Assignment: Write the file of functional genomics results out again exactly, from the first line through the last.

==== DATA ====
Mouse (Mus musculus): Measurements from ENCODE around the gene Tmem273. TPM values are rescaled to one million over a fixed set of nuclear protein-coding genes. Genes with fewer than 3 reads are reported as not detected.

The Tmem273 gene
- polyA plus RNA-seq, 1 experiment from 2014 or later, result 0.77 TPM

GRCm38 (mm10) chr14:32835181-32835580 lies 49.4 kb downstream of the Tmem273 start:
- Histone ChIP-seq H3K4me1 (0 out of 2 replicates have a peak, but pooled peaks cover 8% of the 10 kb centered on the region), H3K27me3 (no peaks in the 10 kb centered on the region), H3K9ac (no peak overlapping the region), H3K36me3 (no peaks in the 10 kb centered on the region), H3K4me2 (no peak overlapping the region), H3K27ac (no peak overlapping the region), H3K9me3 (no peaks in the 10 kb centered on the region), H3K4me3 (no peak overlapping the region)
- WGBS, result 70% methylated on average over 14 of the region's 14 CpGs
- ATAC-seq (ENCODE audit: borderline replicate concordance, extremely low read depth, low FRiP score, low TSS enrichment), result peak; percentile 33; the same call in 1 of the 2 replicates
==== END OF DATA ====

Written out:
Mouse (Mus musculus): Measurements from ENCODE around the gene Tmem273. TPM values are rescaled to one million over a fixed set of nuclear protein-coding genes. Genes with fewer than 3 reads are reported as not detected.

The Tmem273 gene
- polyA plus RNA-seq, 1 experiment from 2014 or later, result 0.77 TPM

GRCm38 (mm10) chr14:32835181-32835580 lies 49.4 kb downstream of the Tmem273 start:
- Histone ChIP-seq H3K4me1 (0 out of 2 replicates have a peak, but pooled peaks cover 8% of the 10 kb centered on the region), H3K27me3 (no peaks in the 10 kb centered on the region), H3K9ac (no peak overlapping the region), H3K36me3 (no peaks in the 10 kb centered on the region), H3K4me2 (no peak overlapping the region), H3K27ac (no peak overlapping the region), H3K9me3 (no peaks in the 10 kb centered on the region), H3K4me3 (no peak overlapping the region)
- WGBS, result 70% methylated on average over 14 of the region's 14 CpGs
- ATAC-seq (ENCODE audit: borderline replicate concordance, extremely low read depth, low FRiP score, low TSS enrichment), result peak; percentile 33; the same call in 1 of the 2 replicates